Injury Will Reveal Just How Valuable Tony Parker Is

Roy BurtonContributor IMarch 17, 2013

SACRAMENTO, CA - FEBRUARY 19:  Tony Parker #9 of the San Antonio Spurs in action against the Sacramento Kings at Sleep Train Arena on February 19, 2013 in Sacramento, California.  NOTE TO USER: User expressly acknowledges and agrees that, by downloading and or using this photograph, User is consenting to the terms and conditions of the Getty Images License Agreement.  (Photo by Ezra Shaw/Getty Images)
Ezra Shaw/Getty Images

When word came down that Tony Parker would miss up to four weeks with a sprained left ankle, it seemed inevitable that the bottom would fall out on San Antonio's season. After all, prior to Parker's most recent injury, the Spurs had gone a pedestrian 7-7 when their point guard was on the shelf over the last few years.

Reports of San Antonio's impending demise have been greatly exaggerated. Not only have the Spurs gone 5-2 in Parker's absence, but the team also owns the best record in the Western Conference with just 15 games left to play.

On the surface, it doesn't make much sense that the Spurs would be able to survive (and, at times, thrive) without their star point guard. In his 12th NBA season, Parker just may be in the midst of his best campaign ever.

Parker is averaging 21.0 points per game (10th in the NBA) and 7.6 assists (tied for fifth in the NBA) this year, and his Player Efficiency Rating of 24.38 is the sixth-best mark in the league.

For as much talk as there is about the "system" that Spurs head coach Gregg Popovich employs, it's clear that Parker is the focal point of the San Antonio attack. Parker's usage rate of 28.2 percent is the 10th-highest in the league, and his assist rate (percentage of field goals that he has assisted while out on the floor) is at a staggering 40.9 percent.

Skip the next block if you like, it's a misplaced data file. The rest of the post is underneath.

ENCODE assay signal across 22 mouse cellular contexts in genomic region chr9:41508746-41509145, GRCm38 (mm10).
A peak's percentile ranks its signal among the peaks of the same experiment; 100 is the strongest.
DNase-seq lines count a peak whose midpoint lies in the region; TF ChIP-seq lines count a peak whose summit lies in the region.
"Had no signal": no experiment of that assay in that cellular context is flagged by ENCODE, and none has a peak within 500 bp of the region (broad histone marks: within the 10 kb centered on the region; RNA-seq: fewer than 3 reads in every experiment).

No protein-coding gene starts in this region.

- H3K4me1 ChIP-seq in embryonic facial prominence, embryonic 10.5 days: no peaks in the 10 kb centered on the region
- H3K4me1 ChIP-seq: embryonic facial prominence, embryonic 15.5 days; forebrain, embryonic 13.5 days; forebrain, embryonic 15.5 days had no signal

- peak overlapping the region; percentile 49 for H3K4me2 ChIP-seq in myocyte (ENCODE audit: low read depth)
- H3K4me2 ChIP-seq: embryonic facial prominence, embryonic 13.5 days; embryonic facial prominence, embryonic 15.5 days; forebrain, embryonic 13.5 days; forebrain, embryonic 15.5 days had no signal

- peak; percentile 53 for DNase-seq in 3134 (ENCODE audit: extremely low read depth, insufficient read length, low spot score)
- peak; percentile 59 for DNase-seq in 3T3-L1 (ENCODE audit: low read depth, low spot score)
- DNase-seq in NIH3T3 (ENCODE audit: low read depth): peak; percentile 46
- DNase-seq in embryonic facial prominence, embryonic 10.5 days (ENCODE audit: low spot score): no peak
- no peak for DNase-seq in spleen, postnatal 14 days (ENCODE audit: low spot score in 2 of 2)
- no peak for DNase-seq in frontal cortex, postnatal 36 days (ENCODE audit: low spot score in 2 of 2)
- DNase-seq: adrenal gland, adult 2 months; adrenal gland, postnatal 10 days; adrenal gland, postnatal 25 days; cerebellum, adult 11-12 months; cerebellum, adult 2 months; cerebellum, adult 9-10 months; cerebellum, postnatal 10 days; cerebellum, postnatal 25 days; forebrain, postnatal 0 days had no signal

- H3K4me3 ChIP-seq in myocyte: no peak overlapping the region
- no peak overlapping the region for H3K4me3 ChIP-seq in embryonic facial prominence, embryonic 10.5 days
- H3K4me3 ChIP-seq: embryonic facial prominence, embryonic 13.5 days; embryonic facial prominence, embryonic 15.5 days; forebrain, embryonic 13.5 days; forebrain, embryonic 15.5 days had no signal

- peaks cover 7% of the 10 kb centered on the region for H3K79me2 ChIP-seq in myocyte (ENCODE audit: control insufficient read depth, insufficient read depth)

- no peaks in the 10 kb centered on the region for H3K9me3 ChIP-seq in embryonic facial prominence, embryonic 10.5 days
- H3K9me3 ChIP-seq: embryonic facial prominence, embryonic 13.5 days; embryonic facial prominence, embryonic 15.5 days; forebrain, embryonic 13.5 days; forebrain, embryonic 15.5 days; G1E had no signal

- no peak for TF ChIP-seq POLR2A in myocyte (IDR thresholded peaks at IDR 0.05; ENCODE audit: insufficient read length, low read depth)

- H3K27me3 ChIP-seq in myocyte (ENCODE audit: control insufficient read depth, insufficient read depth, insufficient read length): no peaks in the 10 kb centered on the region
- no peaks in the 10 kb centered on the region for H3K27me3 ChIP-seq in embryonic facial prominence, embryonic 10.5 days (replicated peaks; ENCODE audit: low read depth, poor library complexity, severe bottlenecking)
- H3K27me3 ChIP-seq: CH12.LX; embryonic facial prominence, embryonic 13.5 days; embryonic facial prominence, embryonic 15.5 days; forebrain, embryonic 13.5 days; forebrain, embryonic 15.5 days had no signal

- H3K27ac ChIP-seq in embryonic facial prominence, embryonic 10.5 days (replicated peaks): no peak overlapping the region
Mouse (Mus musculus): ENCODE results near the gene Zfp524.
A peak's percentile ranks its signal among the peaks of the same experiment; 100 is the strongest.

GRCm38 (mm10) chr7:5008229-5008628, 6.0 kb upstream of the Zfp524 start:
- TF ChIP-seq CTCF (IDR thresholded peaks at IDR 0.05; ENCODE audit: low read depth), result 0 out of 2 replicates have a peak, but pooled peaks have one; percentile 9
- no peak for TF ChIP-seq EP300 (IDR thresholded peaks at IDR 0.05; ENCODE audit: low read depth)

So why hasn't San Antonio collapsed yet?

Well...much like the Boston Celtics in the wake of Rajon Rondo's season-ending knee injury, the rest of the Spurs roster has found a way to compensate for the loss of their star point guard. Then again, they don't have much of a choice—their head coach's "next man up" doctrine won't allow them to rest on their laurels.

"There are two choices; you can cry and moan or you can play the game and compete," said Popovich in an interview with Tully Corcoran of Fox Sports Southwest.

Second-year player Cory Joseph is starting at point guard in Parker's absence, but the team has adopted something of a "playmaker by committee" approach.

Over the past two weeks, eight different Spurs—Joseph, Tim Duncan, Tiago Splitter, Manu Ginobili, Danny Green, Gary Neal, Patty Mills and Kawhi Leonard—have had at least one game in which they've finished with four assists or more.

And while that philosophy has led to double-digit wins over both the Chicago Bulls and the Oklahoma City Thunder, it's clear that Parker makes San Antonio a more dangerous team.

According to, the Spurs score 7.2 more points per 100 possessions than their opponents when Parker is on the floor, and the 30-year-old Frenchman is holding opposing point guards to Mario Chalmers-like production.

The past has shown that it's unlikely for the Spurs to be successful in the long run if Parker is out for an extended period of time. Fortunately for San Antonio, it appears as if their point guard will return to the lineup slightly ahead of schedule.

And with Parker back at the reins of the Spurs' offense once again, it'll be clear exactly how much he means to San Antonio as the team begins to gear up for the second season.